Project planning for an Agile development

Robert Poddar
Robert Poddar ✭✭
edited 12/09/19 in Smartsheet Basics


I would like to understand how do you prepare a project plan for an Agile software development. I understand that first the product backlog needs to be created containing the list of features/bug/enhancements that are needed for the release and subsequently during the Spring planning, the tickets are discussed with the PO and understood and then story pointing is done. After they are "pulled" by the team into the Sprint. 

My questions: 

1. How does one prepare a project plan at the beginning of the project, since management would like to know the release date of the deliverable. 

2. As Sprints are being developed, the project plan is updated? meaning that the plan is prepared for the 1st Sprint and once this is done, then during the 2nd Sprint planning, the project plan is updated. Is this understanding correct? 

3. If point 2 is correct, then there isn't any way to indicate upfront a release date. I assume that there isn't any notion of Baseline v/s Actuals (like how it used to be in a waterfall development). 





  • Betsy Green
    Betsy Green ✭✭✭

    Hi, Robert.

    When you say "Project Plan," do you mean schedule?

  • Hi Betsy


    Yes, by project planning i meant by schedule planning..

  • Betsy Green
    Betsy Green ✭✭✭

    This is where an agile approach gets tricky for those of us used to waterfall (me). laugh

    The latest edition of the PMBOK describes two approaches:

    • Iterative scheduling with a backlog - which it sounds like what you're attempting
      • Requirements are documented in user stores, which are prioritized right before they're developed
      • Features are created in sprints
      • Ideally, some of those deliverables can be completed and given to the customer as you go along, instead of everything being done at once
      • Where your schedule would come in would be in working with the dev team to determine what's in each sprint and how long each one will take to complete. From there, you'd be able to come up with some kind of schedule.
      • So, it's more like, "Hey, we're releasing stuff every three weeks. Here's what's planned to be in each release."
      • The schedule WILL be iterative. It's just not going to work like schedule management does in a waterfall environment.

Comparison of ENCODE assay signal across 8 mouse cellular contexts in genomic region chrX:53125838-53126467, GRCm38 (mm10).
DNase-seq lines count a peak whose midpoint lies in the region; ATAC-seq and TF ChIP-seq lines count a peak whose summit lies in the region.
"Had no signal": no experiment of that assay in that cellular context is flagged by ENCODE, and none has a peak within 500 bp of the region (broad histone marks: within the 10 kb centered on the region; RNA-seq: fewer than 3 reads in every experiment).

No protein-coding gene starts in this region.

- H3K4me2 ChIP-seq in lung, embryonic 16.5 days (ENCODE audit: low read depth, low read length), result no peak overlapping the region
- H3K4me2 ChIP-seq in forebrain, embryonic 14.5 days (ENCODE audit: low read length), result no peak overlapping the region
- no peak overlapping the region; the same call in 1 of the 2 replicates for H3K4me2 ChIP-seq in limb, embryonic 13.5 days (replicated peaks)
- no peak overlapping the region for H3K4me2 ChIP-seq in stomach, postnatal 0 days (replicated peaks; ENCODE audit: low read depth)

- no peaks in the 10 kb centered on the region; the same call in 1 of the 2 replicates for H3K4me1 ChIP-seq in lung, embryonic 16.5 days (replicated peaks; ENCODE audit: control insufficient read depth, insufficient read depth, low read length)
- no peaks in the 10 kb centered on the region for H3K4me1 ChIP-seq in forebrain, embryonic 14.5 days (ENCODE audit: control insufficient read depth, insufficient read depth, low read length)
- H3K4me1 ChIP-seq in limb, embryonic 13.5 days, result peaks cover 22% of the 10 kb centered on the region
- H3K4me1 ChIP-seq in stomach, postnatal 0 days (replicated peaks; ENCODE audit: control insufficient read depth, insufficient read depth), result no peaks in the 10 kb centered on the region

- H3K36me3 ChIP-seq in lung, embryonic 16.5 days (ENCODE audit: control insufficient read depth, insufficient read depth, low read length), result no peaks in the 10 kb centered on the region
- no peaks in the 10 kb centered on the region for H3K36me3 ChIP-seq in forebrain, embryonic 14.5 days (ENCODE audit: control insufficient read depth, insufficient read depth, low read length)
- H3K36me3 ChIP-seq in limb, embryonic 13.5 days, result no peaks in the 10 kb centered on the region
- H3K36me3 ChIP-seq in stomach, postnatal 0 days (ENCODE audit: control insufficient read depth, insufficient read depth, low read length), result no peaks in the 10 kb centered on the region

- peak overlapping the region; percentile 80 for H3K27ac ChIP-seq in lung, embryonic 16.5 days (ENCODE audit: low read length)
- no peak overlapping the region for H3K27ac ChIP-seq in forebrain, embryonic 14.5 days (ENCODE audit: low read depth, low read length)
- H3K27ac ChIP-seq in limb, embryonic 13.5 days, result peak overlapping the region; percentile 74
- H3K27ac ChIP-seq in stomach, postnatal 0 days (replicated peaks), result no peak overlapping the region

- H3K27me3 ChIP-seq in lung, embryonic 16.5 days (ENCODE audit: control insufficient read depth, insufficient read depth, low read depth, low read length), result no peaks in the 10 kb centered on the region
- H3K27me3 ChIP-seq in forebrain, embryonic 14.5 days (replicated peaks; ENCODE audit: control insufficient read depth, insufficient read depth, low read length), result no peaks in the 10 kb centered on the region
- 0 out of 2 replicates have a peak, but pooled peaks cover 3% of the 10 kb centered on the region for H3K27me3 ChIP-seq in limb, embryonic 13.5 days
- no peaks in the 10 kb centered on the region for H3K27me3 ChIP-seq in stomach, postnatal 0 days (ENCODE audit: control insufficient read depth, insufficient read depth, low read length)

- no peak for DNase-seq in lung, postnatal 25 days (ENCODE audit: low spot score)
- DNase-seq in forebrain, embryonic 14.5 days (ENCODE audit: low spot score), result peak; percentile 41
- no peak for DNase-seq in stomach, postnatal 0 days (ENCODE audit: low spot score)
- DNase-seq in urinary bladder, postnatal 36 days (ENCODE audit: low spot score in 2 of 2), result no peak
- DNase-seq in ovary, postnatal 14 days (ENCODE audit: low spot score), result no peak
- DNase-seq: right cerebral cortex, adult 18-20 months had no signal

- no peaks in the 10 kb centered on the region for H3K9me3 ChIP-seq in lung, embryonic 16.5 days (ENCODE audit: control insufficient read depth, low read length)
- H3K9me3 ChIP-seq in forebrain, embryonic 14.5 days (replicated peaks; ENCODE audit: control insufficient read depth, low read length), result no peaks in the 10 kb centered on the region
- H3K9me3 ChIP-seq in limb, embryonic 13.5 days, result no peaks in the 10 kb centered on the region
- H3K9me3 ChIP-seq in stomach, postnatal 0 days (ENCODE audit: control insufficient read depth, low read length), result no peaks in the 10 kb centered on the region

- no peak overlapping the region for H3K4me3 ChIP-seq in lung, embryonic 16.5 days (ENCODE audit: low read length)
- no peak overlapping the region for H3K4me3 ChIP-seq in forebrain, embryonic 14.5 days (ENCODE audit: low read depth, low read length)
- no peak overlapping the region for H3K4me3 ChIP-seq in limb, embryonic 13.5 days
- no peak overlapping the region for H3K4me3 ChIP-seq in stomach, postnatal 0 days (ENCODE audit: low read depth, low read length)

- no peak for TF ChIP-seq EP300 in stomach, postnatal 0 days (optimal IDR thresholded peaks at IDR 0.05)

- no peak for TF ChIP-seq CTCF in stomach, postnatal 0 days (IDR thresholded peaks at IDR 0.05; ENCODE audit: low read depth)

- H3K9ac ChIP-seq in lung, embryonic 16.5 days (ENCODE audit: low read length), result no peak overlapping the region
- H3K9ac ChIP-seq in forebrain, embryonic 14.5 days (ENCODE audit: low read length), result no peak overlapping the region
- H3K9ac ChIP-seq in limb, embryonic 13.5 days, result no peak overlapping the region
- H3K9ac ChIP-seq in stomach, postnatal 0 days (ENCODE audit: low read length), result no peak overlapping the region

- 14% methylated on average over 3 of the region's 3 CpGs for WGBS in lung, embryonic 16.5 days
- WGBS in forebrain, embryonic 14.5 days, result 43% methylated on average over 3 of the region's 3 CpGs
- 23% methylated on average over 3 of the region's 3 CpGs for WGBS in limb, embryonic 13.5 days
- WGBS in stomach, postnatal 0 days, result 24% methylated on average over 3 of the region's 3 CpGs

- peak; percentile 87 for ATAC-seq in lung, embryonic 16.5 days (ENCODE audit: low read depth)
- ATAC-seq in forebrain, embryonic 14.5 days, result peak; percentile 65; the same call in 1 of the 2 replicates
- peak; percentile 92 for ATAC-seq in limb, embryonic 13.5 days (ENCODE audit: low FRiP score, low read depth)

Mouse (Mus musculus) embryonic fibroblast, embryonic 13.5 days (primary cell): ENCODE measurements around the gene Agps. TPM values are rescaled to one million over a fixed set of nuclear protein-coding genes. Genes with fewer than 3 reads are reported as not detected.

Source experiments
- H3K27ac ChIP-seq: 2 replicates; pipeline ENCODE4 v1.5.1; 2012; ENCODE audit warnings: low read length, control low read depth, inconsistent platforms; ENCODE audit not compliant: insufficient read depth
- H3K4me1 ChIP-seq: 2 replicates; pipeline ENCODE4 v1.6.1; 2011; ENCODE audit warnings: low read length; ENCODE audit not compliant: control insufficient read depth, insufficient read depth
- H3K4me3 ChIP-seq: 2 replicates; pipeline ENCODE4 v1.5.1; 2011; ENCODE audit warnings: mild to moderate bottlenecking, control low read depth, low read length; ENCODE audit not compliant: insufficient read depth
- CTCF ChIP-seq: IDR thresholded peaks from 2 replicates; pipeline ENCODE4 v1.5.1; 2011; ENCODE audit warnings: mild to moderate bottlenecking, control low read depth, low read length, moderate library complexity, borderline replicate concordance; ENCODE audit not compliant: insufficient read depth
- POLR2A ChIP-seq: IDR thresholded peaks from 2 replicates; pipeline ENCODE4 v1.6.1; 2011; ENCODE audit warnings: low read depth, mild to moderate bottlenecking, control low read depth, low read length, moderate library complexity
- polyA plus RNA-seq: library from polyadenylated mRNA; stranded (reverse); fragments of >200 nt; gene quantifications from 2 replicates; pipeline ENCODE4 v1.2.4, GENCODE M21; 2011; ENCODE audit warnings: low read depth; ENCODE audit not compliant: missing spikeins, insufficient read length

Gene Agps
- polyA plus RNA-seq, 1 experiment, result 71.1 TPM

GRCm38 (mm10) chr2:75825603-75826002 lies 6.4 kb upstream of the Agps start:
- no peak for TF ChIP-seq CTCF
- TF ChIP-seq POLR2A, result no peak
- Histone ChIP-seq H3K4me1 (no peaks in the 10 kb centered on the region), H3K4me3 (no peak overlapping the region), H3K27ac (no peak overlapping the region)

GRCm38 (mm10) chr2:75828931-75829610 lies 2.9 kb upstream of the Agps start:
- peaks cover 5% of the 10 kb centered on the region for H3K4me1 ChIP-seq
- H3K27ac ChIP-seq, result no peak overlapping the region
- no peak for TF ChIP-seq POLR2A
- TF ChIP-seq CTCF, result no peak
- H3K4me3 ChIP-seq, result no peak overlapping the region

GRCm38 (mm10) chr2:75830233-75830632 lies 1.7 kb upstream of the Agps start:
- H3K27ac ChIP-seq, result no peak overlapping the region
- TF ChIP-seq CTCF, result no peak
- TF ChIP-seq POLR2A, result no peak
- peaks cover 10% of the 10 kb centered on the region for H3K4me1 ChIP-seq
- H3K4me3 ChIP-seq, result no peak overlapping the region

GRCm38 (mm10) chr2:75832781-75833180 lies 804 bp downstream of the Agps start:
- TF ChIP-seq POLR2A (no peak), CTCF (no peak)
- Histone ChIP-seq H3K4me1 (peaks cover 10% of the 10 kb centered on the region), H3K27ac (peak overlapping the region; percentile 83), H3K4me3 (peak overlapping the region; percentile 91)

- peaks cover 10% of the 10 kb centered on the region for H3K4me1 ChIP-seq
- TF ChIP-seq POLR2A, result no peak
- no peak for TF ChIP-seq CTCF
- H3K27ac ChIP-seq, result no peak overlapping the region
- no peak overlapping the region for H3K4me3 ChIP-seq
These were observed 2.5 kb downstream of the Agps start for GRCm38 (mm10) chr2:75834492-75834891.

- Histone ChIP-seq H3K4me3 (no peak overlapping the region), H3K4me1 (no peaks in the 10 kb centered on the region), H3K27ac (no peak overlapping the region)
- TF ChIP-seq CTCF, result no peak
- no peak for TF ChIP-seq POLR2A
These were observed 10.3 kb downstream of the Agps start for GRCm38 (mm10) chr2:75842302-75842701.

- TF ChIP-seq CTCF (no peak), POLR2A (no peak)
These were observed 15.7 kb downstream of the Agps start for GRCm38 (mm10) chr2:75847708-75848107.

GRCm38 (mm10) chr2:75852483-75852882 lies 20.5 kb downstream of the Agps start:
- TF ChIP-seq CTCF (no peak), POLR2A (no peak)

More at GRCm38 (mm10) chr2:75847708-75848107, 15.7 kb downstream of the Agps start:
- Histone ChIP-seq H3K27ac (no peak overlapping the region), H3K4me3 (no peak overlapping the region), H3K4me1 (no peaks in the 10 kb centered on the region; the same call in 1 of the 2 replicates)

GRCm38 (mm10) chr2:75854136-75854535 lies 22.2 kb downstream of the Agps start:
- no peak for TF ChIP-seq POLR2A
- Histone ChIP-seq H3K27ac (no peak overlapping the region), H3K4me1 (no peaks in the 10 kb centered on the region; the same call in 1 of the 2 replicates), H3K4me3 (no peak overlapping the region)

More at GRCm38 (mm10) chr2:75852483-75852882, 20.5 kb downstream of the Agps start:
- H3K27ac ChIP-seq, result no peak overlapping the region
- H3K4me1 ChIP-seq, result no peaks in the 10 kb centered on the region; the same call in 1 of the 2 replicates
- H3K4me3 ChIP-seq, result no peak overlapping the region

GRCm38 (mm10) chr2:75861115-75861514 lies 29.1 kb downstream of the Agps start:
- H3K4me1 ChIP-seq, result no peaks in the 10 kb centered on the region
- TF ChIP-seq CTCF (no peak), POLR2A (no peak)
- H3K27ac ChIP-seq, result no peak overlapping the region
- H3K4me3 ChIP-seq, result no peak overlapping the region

• On-demand scheduling, using Kanban, which looks a whole lot like the Card view in Smartsheet.
      • Work is put in a backlog or queue as resources are available
      • You'd maybe get an estimate as each queued deliverable is prioritized 
      • This works better for incremental changes
      • This is like, "Here's a list of stuff that needs to be done. Good news - Sarah is available to create this feature, and it'll be done in two weeks."

    I'd be very interested to see how other people tackle schedule management in an agile environment. I have not had much success with this approach yet, though I am open to the idea.



  • Robert Poddar
    Robert Poddar ✭✭
    edited 08/16/18

    Hi Betsy, 

    Yes, you are right. Coming from a waterfall background, it is very difficult to put a project schedule/plan in place. I have been going through some articles, videos and this is what i have understood; but i am not 100% sure if this is how scheduling needs to be done. 

    1. Tickets for the release are into the product backlog. 

    2. During the Sprint planning, the tickets are scrubbed and estimated. The team decides on the tickets that will go into the Sprint and the Sprint duration is identified. 

    3. At this point, the project schedule / plan will indicate the list of tickets that have agreed by the team in Sprnt1. 

    4. Once the Sprint is completed, the residue tickets will move to the Backlog / next Sprint. Once again the next set of tickets are taken up and scrubbed & estimated. The schedule / plan is updated accordingly. 

    If this the "right" way / method to prepare the schedule, then one thing is that there isn't any Baseline concept in Agile. If there isn't then the project manager cannot track the plan v/s actual. 

    If this is the case, then is it ok if the PO indicates a date when he would like a release and the team works on the tickets to meet that date? As the team goes along, some non critical tickets may need to be dropped in order to meet the release date. The project schedule / plan will not be a reference tool, but a tool for the actual work done, across how many Sprints. 

    For future similar project, we use the project schedule / plan to indicate how many months it has taken the team to make a release. 

    I too am interested to know how Smartsheet community and the Smartsheet team has been preparing their respective project schedule / plans.. Hope to get some help..